To counter this, a desperate Great Britain establishes a secret division composed of a tiny number of British warlocks -- shades of Susanna Clarke's Jonathan Strange & Mr Norrell -- men who use speech in a mystical Ur-language, accompanied by blood sacrifice, to call up vast, brutal elemental forces. These forces, the Eidolons, loathe humanity and tremble in barely restrained rage at the stain we spread on the universe, but they can be bargained with, blood traded for elemental magick.
Tregillis writes and plots beautifully. The characters -- twisted German psychics, bitter warlocks, the brutal calculators of the British intelligence apparat -- are complex, textured, surprising. The physical descriptions are wonderful. And the plot is relentless, a driving adventure story with intrigue, battle, sacrifice, and betrayal.
I had the extreme pleasure of teaching Ian Tregillis at the Clarion Workshop some years ago, and he was one of my most promising students, a standout in a year of standout writers. So I am unsurprised -- but totally delighted -- to find myself reading such a tremendous debut from him. This is the first volume of the Milkweed Triptych, and I'm extremely eager to read the rest.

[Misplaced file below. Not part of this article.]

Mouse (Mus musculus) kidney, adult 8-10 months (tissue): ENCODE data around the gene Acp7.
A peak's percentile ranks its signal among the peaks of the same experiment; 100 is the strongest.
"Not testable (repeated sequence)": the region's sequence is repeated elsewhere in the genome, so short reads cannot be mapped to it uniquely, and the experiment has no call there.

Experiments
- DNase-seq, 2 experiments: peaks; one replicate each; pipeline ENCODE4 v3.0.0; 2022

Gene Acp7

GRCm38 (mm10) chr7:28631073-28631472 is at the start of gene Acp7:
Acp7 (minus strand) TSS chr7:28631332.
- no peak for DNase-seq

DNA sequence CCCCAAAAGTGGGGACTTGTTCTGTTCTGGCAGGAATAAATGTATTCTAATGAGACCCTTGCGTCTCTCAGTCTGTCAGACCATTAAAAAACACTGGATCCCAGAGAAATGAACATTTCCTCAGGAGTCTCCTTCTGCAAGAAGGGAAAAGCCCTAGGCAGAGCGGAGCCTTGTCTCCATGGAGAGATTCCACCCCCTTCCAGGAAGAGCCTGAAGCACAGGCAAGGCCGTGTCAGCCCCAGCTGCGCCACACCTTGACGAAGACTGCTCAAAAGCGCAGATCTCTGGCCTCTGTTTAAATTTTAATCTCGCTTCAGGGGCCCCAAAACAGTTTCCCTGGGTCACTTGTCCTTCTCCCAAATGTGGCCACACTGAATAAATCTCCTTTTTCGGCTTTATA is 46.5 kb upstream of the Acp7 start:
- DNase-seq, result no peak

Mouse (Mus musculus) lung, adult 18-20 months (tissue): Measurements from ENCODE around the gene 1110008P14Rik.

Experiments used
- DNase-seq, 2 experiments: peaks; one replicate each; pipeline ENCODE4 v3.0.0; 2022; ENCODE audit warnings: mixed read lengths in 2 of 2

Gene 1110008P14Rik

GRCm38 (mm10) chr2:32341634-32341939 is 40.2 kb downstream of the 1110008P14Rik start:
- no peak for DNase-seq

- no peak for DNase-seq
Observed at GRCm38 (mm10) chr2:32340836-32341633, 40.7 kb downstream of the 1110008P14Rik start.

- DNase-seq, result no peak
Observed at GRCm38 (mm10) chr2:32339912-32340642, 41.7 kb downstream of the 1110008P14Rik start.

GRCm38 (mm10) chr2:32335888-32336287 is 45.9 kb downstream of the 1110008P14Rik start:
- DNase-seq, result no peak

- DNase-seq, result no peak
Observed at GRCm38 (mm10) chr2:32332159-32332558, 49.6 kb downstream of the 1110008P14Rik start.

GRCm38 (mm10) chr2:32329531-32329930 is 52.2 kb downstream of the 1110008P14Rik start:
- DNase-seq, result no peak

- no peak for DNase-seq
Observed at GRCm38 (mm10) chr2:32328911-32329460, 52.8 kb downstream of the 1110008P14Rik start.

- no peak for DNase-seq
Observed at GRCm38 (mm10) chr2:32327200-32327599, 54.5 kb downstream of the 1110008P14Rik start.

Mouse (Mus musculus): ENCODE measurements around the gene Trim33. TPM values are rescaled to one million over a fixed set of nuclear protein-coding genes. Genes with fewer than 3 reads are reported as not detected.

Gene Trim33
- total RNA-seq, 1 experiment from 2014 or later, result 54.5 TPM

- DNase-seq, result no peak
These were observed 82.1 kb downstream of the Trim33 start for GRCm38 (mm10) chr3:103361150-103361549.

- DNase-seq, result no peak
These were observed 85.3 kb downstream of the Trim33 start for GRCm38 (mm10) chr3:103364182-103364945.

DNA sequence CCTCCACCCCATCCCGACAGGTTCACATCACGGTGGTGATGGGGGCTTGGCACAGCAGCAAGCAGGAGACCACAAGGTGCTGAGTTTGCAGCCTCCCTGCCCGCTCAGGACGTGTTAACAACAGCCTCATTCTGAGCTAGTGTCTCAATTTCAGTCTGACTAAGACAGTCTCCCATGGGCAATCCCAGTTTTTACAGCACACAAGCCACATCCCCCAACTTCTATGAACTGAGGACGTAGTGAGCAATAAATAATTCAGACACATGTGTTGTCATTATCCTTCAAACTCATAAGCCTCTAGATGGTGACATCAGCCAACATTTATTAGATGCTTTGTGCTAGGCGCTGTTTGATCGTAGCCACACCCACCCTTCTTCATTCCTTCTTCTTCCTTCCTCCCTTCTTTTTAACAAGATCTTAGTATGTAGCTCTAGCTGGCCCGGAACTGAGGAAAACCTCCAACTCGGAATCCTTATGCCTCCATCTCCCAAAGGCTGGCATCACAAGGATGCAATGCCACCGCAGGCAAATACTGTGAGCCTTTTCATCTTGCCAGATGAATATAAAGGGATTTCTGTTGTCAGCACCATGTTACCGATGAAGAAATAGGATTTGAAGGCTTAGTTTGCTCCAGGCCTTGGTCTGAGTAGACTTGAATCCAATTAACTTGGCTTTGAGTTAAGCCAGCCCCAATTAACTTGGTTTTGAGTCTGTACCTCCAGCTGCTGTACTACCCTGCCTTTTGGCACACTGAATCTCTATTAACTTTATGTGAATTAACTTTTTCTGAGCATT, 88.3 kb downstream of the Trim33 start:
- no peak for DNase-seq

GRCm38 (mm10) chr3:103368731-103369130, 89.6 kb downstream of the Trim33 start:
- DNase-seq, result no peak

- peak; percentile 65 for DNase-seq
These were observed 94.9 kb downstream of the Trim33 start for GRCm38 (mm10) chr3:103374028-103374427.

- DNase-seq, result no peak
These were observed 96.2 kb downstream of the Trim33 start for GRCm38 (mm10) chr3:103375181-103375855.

PC Tim Poole, who has investigated the incidents, said: "We have some very good information from a warlock that this is part of a white magic ritual and is to do with knot magick."Animal magic as warlock reveals mystery behind plaits found in horses' manes
"It would appear that for people of this belief, knot magick is used when they want to cast a spell. Some of the gods they worship have a strong connection to horses so if they have a particular request, plaiting this knot in a horse's mane lends strength to the request. This warlock said it is a benign activity, albeit maybe a bit distressing for the horse owner."
(Image: Rarity's (Styling Pony) Braids, a Creative Commons Attribution photo from dreamcicle19772006 's photostream)